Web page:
"The goods of creation are destined for the whole human race"

Pope Francis spoke about the teaching in the Catechism of the Catholic Church regarding the "universal destination of goods" in his Wednesday November 7 general audience.

Opus Dei - "The goods of creation are destined for the whole human race"

Dear brothers and sisters, good morning!

Continuing the explanation of the Decalogue, today we arrive at the Seventh Word: “Do not steal.

When we listen to this commandment, we think of the theme of theft and respect for the property of others. There exists no culture in which theft and prevarication of goods are legal; indeed, human sensibility is very susceptible to the defence of possession.

But it is worth opening up to a broader reading of this Word, focusing on the theme of the ownership of goods in the light of Christian wisdom.

The social doctrine of the Church refers to the universal destination of goods. What does this mean? Let us listen to what the Catechism tells us.

“In the beginning God entrusted the earth and its resources to the common stewardship of mankind to take care of them, master them by labour, and enjoy their fruits. The goods of creation are destined for the whole human race” (2402). And again: “The universal destination of goods remains primordial, even if the promotion of the common good requires respect for the right to private property and its exercise” (2403) [i].

However, Providence has not provided for a world in “series”; there are differences, different conditions, different cultures, so that we can live by providing for each other. The world is rich in resources to ensure all primary goods. And yet many live in scandalous poverty, and resources, used without criterion, are deteriorating. But there is just one world! There is just one humanity! [ii] The wealth of the world, today, is in the hands of the minority, of the few, and poverty, or rather misery and suffering, is of many, of the majority.

If there is hunger on earth, it is not because there is a lack of food! Rather, for the needs of the market at times we even destroy it and throw it away. What is lacking is free and far-sighted enterprise, that ensures adequate production, with a fraternal approach, ensuring equitable distribution. Again, the Catechism tells us: “In his use of things man should regard the external goods he legitimately owns not merely as exclusive to himself but common to others also, in the sense that they can benefit others as well as himself” (2404). Every wealth, to be good, must have a social dimension.

From this perspective, there appears the positive and broader meaning of the commandment “Do not steal.” “The ownership of any property makes its holder a steward of Providence” (ibid). No-one is the absolute master of goods: he is an administrator of goods. Possession is a responsibility: “But I am rich in everything…” This is a responsibility that you have. And every property removed from the logic of God’s Providence is betrayed: it is betrayed in the deepest sense. That which I truly possess is what I know how to give. This is the measure for valuing whether I succeed in managing wealth, if I do it well or badly; this word is important: that which I truly possess is what I know how to give. If I know how to give, I am open, then I am rich not only in what I possess, but also in generosity, generosity also as a duty to give wealth, so that all can participate in it. Indeed, if I do not succeed in giving something it is because that thing owns me, it has power over me and I am a slave to it. The possession of goods is an opportunity to multiply them with creativity and to use them with generosity, and in this way grow in charity and in freedom.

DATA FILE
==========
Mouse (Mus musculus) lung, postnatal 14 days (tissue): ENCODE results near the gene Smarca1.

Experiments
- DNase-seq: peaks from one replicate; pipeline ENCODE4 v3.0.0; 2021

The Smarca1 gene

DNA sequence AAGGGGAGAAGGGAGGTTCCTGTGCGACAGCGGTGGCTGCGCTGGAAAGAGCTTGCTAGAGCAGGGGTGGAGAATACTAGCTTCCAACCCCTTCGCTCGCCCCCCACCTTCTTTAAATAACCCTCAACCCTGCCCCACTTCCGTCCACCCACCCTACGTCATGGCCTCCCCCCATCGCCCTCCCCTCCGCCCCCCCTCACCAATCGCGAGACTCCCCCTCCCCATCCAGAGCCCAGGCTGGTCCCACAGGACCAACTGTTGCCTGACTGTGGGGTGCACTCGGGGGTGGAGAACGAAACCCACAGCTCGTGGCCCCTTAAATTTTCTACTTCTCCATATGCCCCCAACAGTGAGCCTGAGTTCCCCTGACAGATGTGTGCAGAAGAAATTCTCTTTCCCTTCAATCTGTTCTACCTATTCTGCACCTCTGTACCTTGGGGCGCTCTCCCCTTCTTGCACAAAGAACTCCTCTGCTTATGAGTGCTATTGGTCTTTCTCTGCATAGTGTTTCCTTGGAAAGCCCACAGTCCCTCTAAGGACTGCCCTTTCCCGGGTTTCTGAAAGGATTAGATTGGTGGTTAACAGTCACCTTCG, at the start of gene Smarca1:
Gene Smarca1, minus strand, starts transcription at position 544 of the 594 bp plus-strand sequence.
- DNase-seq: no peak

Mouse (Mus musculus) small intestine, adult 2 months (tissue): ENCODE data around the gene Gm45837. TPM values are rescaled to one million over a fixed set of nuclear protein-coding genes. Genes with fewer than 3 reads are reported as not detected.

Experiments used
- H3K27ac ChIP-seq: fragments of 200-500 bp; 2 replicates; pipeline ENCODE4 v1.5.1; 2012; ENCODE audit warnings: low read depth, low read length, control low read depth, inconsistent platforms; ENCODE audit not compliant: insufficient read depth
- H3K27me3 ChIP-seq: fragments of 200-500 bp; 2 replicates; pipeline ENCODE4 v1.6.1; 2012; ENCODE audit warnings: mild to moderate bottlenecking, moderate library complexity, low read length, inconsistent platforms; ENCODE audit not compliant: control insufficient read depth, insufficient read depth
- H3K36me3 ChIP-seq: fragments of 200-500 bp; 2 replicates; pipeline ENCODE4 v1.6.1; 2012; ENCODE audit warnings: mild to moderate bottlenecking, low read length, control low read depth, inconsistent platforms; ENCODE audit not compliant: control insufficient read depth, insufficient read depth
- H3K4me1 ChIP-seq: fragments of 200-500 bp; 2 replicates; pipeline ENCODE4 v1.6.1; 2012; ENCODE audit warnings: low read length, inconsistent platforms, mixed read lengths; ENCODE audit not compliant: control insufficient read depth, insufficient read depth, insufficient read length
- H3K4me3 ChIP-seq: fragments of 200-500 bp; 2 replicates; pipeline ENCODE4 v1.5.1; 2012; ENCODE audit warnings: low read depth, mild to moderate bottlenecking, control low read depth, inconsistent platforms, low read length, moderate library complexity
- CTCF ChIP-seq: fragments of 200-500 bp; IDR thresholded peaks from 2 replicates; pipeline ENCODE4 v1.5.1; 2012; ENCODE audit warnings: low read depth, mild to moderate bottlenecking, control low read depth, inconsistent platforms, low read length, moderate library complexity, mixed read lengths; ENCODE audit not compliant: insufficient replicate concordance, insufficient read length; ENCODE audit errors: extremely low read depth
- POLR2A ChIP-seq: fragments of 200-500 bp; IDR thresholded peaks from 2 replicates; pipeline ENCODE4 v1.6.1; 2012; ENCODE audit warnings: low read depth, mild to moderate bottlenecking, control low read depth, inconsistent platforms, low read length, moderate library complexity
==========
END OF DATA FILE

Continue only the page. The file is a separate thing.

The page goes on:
Christ Himself, while “being in very nature God, did not consider equality with God something to be used to His own advantage” (Phil 2: 6-7), and He enriched us with His poverty (cf. 2 Cor 8, 9).

Although humanity strives to have more, God redeems it by making Himself poor: that Crucified Man paid an inestimable random on behalf of God the Father, “rich in mercy” (Eph 2: 4; cf. James 5: 11). It is not property that makes us rich, but love. Very often we hear that the people of God say, “The devil enters through the pockets.” We start with love for money, the hunger to possess; then vanity comes: “Ah, I am rich and I am proud of it”; and in the end, pride and arrogance. This is the way the devil acts in us. But the gate of entry is always the pockets.

Dear brothers and sisters, once again Jesus Christ reveals to us the full meaning of the Scriptures. “Do not steal” means: love with your property, make the most of your means to love as you can. In this way your life becomes good and possession truly becomes a gift. Because life is not the time for possessing, but for loving. Thank you.


[i] Cf. Encyclical Laudato si’, 67: Each community can take from the bounty of the earth whatever it needs for subsistence, but it also has the duty to protect the earth and to ensure its fruitfulness for coming generations. “The earth is the Lord’s” (Ps 24:1); to him belongs “the earth with all that is within it” (Dt 10:14). Thus God rejects every claim to absolute ownership: “The land shall not be sold in perpetuity, for the land is mine; for you are strangers and sojourners with me” (Lev 25:23).

[ii] Cf. Saint Paul VI, Encyclical Populorum progressio, 17: “Each man is also a member of society; hence he belongs to the community of man. It is not just certain individuals but all men who are called to further the development of human society as a whole. … We are the heirs of earlier generations, and we reap benefits from the efforts of our contemporaries; we are under obligation to all men. Therefore we cannot disregard the welfare of those who will come after us to increase the human family. The reality of human solidarity brings us not only benefits but also obligations.”